Doctors are divided on euthanasia Bill C-7

By Alex Schadenberg, Executive Director, Euthanasia Prevention Coalition

Editor’s note. MaiD is an acronym for Medical Assistance in Dying

Dr. Ramona Coehlo

There has been much debate and division concerning Bill C-7, the bill that would expand euthanasia in Canada. An article by Abigail Cukier, published on November 2 by the HealthcareNetwork.ca, interviews doctors in an article titled: “Federal government’s reintroduced MAiD bill has doctors divided.”

In the article, Cukier interviews Drs. Ramona Coehlo and Leonie Herx who were among a group of doctors who published an open letter opposing Bill C-7. Dr. Coehlo tells Cukier:

“As doctors, we are meant to preserve the safety of our patients. If someone comes in who is suicidal, we try to prevent that and maintain their health and quality of life.”

“And to say that vulnerable people, disabled people, are in the same category as those who are about to die. To say there is nothing valuable, nothing we can fix, I see it as discrimination
.”

Dr. Herx, the past President of the Canadian Society of Palliative Care Physicians and chair of the division of palliative medicine at Queen’s University, responded to Cukier’s question about the 90 day waiting period, in Bill C-7, for people who are not dying. 

Dr. Leonie Herx

Herx states:

“Patients facing a life changing diagnosis can have feelings of hopelessness and anxiety. You don’t really have time in the 90 days to come to any sense of normal and to learn what it’s like to live with support to treat that condition, … it may not even be possible to access specialist care within the 90 days.”

Dr. Coehlo added:

“It’s very different to know that psychiatry exists and you could see a psychiatrist in a year, versus actually having good psychiatric care.”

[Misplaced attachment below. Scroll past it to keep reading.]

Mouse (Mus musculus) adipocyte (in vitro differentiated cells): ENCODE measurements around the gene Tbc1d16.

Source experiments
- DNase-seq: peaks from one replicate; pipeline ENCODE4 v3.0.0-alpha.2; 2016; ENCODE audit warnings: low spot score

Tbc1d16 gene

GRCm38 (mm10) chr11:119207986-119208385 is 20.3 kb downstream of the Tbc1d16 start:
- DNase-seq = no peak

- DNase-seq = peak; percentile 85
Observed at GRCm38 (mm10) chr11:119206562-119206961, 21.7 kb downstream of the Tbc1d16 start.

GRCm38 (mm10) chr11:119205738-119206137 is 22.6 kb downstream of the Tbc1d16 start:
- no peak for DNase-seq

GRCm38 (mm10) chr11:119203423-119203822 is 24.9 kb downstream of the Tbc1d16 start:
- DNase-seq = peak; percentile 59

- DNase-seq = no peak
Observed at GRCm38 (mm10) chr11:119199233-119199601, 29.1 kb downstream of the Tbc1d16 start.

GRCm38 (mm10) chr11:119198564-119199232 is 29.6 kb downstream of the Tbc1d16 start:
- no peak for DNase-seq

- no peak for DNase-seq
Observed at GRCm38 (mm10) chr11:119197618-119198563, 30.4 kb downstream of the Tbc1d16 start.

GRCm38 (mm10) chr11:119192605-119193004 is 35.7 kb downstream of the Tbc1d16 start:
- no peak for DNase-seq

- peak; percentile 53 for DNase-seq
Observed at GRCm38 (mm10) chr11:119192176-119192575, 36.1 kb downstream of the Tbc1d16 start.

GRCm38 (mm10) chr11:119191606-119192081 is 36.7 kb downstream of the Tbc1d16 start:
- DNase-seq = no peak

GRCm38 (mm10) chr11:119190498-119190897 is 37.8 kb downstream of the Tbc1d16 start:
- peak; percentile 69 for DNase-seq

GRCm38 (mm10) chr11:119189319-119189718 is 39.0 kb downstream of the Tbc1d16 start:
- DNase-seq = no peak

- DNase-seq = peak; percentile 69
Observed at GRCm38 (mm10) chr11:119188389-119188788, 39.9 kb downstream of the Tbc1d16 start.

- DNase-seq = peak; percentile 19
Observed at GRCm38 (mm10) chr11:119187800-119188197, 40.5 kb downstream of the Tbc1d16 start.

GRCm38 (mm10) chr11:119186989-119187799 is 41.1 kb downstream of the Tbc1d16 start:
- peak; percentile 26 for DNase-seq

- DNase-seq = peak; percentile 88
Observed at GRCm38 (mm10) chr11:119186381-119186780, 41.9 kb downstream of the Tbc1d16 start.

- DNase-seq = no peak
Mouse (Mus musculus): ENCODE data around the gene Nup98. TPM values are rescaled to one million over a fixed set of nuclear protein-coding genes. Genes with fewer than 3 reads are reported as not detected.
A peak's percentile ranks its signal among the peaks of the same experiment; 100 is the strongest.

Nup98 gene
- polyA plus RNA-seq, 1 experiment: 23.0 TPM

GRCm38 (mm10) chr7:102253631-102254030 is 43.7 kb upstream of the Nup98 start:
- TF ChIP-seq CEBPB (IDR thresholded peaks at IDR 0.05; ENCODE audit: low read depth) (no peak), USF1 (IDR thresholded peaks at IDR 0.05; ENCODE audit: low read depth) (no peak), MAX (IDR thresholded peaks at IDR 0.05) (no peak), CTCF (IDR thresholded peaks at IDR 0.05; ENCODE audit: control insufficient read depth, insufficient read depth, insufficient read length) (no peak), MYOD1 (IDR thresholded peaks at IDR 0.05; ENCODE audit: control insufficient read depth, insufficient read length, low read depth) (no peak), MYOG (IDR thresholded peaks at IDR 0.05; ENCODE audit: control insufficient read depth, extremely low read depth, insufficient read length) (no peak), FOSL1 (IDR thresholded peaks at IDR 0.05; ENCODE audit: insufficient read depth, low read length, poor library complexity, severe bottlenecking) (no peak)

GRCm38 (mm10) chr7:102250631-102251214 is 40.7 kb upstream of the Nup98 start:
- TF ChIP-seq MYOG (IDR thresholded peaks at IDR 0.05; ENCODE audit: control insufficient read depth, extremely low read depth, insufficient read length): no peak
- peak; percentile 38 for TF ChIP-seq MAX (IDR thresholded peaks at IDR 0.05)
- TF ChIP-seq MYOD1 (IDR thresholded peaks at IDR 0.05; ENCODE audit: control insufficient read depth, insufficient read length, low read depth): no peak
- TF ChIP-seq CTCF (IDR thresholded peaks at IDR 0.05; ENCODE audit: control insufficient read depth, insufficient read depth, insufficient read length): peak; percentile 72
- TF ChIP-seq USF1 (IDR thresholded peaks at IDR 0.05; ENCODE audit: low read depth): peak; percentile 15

“If I want to die right now and I am not going to get services for a year, but I can get MAiD in 90 days, I may feel funneled toward that.”

Dr. Herx then commented on the removal of the 10 day reflection period for people who are considered terminally ill and the fact that Bill C-7 reduces the number of witnesses from two to one. 

She said:

“The reflection period being removed is problematic. Wishes to die are most often an expression of grief and anger. A lot of people are just coming to terms with their reality. Removing the waiting period, where people have a chance to make sure that’s really what they’re asking for, increases the risk to vulnerable people.”

“What this bill proposes is that becoming dead through lethal injection is a standard of care. You can choose MAiD just like any other therapy.”

“The landscape has changed and the wording is no longer accurate. This is no longer for people who are dying or have death in their near future. This is medically-administered death, this is not medical assistance in dying.”

Editor’s note. This appeared on Mr. Schadenberg’s blog and is reposted with permission.